Manitoba cabinet minister received government contract, faces disclosure questions

A Manitoba cabinet minister is being accused of hiding the fact he has a contract with the provincial government.

The Opposition Progressive Conservatives filed a complaint Monday with the province’s ethics commissioner, alleging Ian Bushie, the minister of municipal and northern relations, was unfairly granted a contract without allowing other people to bid on it.

The Tories also allege Bushie failed to reveal the contract in his disclosure statement, which all Manitoba politicians are required to fill out in order to show their business interests and other holdings.

“The ethics commissioner and the (Conflict of Interest) Act has a process that you have to abide by,” interim Progressive Conservative leader Wayne Ewasko said.

Bushie is the sole proprietor of Grandpa George’s, a family-run gas station and convenience store on the Hollow Water First Nation on the east side of Lake Winnipeg.

The government’s online contract directory lists the company as having received its most recent contract, worth $100,000, in April. The directory also says the contract was awarded directly — other businesses were not allowed to bid — because Grandpa George’s is the only such operation in the immediate vicinity.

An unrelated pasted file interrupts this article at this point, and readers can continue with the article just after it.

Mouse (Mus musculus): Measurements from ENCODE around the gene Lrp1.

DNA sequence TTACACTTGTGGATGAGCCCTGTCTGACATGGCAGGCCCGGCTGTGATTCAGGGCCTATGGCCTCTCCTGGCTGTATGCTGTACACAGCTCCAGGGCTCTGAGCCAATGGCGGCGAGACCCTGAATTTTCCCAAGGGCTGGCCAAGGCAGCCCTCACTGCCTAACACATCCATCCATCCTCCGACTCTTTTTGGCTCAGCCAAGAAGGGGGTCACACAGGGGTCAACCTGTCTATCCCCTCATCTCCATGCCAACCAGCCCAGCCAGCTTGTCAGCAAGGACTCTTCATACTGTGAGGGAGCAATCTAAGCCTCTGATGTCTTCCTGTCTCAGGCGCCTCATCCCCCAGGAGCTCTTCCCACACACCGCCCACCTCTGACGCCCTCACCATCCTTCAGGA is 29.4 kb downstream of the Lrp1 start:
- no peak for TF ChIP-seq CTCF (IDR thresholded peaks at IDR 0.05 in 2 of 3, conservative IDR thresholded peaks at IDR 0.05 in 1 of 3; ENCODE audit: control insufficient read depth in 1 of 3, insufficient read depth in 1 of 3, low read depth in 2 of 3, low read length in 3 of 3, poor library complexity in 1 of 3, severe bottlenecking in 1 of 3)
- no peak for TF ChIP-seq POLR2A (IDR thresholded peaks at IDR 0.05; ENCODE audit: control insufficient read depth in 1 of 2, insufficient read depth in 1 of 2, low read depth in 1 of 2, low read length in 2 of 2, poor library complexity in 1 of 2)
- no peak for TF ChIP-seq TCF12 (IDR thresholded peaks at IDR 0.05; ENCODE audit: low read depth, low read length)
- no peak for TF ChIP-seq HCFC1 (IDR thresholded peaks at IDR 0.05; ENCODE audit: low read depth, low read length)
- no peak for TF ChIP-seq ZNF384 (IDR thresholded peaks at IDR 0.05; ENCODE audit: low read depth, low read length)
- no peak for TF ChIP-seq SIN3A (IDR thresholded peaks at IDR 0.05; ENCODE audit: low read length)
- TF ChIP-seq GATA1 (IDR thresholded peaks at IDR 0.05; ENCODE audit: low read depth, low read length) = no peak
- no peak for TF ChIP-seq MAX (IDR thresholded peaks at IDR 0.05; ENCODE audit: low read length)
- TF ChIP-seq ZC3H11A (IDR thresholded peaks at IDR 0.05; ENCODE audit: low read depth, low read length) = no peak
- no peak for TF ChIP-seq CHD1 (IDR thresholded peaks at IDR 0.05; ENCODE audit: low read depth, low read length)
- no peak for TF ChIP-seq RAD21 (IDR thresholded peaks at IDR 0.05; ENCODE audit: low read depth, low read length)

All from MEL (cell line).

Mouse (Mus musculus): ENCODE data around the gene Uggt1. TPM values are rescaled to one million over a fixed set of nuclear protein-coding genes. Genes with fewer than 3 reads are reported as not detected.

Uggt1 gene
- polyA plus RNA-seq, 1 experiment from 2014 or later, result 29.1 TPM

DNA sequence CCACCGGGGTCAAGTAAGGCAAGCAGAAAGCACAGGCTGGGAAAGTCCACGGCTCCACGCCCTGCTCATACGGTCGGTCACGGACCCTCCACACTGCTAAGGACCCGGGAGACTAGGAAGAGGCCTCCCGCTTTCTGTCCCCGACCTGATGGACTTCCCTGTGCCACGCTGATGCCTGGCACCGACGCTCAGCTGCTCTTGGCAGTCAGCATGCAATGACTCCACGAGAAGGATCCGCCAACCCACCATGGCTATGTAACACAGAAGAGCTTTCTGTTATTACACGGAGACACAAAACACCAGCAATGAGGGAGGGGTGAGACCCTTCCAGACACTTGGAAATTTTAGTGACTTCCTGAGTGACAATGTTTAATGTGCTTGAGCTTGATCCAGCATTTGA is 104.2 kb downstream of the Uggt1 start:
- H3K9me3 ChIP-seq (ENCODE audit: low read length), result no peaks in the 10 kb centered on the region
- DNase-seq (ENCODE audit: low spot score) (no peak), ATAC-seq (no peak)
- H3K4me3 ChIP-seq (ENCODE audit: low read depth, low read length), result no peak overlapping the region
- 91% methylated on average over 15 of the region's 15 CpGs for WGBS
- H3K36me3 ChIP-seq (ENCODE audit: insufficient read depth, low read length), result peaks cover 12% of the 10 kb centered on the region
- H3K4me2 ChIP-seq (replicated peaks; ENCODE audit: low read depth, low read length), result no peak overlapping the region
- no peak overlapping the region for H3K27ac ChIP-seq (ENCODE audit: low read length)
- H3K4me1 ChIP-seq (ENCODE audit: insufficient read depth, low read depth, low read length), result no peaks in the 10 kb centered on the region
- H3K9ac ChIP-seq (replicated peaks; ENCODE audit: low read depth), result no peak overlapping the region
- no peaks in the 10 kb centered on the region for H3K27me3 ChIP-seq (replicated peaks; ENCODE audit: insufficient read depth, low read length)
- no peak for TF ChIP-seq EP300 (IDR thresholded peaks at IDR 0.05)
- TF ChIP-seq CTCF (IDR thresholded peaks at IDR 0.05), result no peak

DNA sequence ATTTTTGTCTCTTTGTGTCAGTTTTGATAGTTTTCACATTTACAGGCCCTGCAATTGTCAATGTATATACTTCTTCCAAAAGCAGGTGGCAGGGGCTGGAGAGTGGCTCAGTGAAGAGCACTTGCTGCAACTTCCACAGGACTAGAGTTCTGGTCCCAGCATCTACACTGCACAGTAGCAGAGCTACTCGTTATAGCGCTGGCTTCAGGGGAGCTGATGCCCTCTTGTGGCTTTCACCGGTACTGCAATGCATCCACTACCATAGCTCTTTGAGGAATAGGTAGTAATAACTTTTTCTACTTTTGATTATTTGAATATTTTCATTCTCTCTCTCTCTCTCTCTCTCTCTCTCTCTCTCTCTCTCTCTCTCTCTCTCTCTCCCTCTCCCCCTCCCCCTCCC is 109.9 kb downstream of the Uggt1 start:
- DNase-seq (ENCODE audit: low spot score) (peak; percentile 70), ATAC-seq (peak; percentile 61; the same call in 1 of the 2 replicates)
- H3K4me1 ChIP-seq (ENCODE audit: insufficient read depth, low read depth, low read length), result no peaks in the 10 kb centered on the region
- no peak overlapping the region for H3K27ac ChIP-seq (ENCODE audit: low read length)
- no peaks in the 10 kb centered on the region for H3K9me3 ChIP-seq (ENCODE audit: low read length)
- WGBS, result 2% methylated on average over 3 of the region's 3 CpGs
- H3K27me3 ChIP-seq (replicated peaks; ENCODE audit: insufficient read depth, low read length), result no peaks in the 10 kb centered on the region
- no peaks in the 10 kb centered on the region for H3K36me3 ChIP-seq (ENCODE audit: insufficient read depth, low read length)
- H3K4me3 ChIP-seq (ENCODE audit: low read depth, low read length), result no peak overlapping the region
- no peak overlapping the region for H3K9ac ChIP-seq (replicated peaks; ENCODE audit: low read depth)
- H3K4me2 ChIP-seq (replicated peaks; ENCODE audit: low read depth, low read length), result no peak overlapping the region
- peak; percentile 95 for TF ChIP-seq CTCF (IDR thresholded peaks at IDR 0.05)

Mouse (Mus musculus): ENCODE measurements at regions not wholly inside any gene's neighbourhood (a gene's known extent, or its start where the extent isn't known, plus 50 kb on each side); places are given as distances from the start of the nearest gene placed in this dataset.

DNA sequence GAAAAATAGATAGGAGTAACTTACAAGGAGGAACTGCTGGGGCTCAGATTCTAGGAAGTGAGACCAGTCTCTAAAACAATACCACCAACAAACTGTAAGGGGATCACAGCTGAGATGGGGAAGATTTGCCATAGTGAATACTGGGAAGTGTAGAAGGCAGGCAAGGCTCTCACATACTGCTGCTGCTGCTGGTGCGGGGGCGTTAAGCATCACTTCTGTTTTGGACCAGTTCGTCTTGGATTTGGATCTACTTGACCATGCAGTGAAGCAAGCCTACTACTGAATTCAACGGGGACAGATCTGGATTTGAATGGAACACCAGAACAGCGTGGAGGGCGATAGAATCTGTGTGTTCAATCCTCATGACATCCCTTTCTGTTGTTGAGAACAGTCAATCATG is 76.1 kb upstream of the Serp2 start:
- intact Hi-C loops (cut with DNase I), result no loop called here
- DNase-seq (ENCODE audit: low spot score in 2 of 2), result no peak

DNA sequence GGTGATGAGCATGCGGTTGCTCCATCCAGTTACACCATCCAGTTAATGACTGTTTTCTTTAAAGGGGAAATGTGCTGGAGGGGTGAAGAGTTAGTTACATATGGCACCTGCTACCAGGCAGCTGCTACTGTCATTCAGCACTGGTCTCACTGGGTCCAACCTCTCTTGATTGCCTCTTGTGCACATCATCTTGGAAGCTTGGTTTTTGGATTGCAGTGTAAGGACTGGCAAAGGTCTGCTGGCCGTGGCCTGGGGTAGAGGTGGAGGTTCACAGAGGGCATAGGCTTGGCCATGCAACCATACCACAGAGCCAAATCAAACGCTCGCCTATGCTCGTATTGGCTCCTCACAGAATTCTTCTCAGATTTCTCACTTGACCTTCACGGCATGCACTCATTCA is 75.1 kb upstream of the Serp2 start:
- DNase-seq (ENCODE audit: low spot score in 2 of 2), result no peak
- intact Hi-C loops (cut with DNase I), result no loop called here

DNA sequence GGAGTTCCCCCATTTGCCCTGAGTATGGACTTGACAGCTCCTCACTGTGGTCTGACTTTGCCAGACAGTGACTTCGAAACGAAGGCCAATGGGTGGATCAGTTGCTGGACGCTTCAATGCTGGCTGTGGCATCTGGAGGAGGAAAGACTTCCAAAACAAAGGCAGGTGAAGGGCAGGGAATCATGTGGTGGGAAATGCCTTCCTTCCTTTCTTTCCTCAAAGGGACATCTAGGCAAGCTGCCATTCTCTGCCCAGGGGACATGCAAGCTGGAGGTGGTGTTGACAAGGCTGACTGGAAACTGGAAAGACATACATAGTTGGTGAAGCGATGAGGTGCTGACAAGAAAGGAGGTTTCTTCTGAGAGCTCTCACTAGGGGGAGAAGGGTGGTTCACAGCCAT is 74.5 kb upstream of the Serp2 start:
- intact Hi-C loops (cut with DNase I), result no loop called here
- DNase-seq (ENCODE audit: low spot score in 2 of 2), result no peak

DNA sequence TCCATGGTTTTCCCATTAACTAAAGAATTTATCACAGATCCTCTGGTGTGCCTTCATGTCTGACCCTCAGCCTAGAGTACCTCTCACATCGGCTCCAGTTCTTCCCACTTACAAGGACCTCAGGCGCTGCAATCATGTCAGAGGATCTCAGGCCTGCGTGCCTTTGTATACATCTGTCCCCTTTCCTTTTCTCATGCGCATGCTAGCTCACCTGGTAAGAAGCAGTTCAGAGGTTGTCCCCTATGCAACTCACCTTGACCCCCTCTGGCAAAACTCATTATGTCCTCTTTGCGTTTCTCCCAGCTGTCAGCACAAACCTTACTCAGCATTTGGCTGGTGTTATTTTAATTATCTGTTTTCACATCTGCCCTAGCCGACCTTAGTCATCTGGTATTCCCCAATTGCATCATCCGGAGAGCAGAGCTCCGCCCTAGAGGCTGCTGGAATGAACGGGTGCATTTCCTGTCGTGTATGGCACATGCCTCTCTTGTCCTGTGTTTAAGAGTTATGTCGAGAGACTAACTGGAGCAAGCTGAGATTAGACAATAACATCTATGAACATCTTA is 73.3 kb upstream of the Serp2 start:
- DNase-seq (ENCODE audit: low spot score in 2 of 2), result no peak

On his disclosure form, Bushie lists the store among his holdings. But in a section of the form that asks politicians whether they have any contracts with the provincial government, Bushie did not list anything.

Bushie told reporters the contract is to supply groceries and goods for wildfire crews and has been renewed consistently since it was first signed several years ago. He also said that while the contract is listed as worth up to $100,000, the actual amount paid is “very minimal” as it depends on fire activity and how much food and goods are needed in any given year.

“We are the only grocery business in about a 100-kilometre radius, so it is an ongoing agreement that we’ve had for almost a decade,” Bushie said.

His office later said Bushie’s store was paid $1,872 in the fiscal year that ended in March.

Bushie said he did not disclose the contract because he felt he was not required to.

“I took that to be an agreement that we have and not necessarily a contract per se, so I think that’s … a little bit of misunderstanding on my part. So I will have that followup conversation with the ethics commissioner to see how we can best clarify this going forward.”

Ewasko, in question period, called on Premier Wab Kinew to remove Bushie from his portfolio until the ethics commissioner’s probe is complete. Kinew did not answer the question.

This report by The Canadian Press was first published June 3, 2024

View original article here Source